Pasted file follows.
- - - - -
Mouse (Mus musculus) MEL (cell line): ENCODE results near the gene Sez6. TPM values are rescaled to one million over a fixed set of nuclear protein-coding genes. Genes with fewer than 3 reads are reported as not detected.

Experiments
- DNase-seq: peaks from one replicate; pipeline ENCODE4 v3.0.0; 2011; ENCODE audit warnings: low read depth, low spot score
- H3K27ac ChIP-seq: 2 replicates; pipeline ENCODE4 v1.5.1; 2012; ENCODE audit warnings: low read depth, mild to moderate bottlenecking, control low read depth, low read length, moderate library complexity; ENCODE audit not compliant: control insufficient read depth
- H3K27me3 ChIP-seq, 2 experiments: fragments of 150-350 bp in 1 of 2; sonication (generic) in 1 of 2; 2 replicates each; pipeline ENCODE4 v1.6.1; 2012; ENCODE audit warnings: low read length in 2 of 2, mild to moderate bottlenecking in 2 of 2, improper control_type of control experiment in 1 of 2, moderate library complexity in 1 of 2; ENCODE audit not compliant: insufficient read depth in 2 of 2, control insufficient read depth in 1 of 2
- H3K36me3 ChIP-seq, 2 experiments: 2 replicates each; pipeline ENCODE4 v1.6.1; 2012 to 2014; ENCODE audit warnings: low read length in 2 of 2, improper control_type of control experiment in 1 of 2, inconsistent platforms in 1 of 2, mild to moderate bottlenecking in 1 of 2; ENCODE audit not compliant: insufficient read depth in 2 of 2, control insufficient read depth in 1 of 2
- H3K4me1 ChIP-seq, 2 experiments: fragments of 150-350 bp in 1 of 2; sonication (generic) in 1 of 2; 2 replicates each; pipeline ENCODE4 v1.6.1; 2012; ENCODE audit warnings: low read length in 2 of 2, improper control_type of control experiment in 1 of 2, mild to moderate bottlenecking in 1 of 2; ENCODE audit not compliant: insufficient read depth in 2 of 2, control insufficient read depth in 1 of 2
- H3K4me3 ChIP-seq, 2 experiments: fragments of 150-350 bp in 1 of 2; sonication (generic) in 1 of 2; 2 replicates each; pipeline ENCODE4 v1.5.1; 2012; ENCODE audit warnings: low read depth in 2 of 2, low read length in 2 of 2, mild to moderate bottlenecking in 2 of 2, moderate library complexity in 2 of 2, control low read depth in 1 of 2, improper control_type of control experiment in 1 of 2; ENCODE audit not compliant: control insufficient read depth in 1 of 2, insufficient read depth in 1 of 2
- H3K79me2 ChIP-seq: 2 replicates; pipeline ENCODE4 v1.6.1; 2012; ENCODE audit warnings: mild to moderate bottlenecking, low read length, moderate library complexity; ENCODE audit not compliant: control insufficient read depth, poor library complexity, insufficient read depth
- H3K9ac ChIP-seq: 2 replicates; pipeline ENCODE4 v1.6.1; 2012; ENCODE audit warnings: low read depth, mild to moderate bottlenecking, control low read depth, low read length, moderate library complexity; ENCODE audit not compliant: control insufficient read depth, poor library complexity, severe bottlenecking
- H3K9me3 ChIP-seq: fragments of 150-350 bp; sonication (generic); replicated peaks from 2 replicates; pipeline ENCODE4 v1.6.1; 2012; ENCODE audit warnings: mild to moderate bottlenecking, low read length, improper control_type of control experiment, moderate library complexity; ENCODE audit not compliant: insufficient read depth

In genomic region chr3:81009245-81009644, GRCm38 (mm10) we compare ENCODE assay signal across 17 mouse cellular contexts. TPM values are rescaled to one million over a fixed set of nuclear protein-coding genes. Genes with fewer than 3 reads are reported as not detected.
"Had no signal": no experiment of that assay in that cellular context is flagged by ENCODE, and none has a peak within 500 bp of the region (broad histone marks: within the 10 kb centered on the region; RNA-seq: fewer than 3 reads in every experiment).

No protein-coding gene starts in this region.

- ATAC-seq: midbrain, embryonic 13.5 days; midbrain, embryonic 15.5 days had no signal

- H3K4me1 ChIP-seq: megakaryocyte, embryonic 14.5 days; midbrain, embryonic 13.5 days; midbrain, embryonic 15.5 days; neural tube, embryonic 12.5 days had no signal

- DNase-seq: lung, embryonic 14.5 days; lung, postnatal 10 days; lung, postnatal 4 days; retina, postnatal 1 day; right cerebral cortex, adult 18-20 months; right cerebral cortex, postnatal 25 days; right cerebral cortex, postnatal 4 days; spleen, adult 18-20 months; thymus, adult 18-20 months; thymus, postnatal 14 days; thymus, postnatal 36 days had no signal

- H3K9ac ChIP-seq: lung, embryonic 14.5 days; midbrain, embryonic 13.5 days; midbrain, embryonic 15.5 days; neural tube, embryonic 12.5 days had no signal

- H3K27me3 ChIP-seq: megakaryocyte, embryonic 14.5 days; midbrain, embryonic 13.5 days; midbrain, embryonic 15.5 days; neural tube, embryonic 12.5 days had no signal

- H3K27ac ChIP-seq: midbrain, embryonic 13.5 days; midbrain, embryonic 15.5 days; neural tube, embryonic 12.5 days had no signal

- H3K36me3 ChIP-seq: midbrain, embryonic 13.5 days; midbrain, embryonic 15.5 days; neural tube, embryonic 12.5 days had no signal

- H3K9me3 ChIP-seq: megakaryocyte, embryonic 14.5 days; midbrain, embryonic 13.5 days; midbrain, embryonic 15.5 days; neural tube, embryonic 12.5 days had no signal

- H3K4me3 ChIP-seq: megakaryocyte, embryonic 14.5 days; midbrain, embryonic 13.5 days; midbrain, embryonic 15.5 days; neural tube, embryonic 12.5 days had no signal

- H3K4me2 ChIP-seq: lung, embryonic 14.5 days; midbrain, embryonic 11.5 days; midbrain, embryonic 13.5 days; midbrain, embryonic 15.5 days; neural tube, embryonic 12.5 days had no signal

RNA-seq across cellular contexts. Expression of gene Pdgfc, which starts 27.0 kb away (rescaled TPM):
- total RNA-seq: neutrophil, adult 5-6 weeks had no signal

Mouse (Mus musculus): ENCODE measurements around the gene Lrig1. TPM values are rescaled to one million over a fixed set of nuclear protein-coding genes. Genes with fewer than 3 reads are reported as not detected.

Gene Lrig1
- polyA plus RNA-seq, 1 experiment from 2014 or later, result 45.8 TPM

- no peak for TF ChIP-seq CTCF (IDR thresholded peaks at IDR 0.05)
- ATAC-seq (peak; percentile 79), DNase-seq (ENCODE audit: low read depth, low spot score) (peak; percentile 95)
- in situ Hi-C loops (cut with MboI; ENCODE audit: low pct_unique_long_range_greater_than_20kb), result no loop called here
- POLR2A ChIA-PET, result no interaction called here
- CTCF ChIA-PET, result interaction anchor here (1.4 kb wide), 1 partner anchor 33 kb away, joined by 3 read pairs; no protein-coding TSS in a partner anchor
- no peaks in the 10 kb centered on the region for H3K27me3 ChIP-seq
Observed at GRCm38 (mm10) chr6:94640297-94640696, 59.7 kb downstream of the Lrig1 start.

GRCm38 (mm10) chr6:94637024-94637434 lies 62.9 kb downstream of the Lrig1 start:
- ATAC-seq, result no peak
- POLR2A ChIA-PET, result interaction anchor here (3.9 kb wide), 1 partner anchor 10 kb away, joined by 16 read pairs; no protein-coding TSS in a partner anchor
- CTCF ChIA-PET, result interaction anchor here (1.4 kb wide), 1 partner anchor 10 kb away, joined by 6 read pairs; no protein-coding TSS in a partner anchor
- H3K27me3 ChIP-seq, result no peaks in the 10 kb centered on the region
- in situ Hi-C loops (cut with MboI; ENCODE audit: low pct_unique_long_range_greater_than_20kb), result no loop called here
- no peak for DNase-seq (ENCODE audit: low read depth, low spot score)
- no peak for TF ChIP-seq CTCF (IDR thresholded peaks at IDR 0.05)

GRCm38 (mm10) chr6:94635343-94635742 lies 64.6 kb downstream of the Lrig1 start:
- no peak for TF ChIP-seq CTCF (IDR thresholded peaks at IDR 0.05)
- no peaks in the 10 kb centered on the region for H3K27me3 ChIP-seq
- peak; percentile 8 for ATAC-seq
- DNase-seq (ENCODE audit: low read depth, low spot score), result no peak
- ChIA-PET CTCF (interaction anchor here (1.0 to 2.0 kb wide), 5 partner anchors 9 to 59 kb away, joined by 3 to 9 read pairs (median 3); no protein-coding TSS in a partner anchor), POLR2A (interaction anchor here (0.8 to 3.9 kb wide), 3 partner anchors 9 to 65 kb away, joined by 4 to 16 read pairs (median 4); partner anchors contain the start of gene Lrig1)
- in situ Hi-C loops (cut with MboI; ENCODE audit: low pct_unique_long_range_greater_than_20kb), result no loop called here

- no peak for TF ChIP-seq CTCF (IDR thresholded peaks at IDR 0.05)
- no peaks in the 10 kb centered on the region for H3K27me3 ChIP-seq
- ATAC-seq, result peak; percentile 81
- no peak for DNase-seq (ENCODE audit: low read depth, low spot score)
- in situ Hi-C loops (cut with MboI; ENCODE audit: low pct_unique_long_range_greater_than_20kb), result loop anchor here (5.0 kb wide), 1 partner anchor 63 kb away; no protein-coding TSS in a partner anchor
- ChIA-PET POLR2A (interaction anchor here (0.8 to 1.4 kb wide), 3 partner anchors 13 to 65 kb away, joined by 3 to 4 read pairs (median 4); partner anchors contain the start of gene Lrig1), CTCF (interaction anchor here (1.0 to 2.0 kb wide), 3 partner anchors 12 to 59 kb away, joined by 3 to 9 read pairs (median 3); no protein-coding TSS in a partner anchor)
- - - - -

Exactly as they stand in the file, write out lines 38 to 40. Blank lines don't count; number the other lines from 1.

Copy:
- ATAC-seq, result no peak
- POLR2A ChIA-PET, result interaction anchor here (3.9 kb wide), 1 partner anchor 10 kb away, joined by 16 read pairs; no protein-coding TSS in a partner anchor
- CTCF ChIA-PET, result interaction anchor here (1.4 kb wide), 1 partner anchor 10 kb away, joined by 6 read pairs; no protein-coding TSS in a partner anchor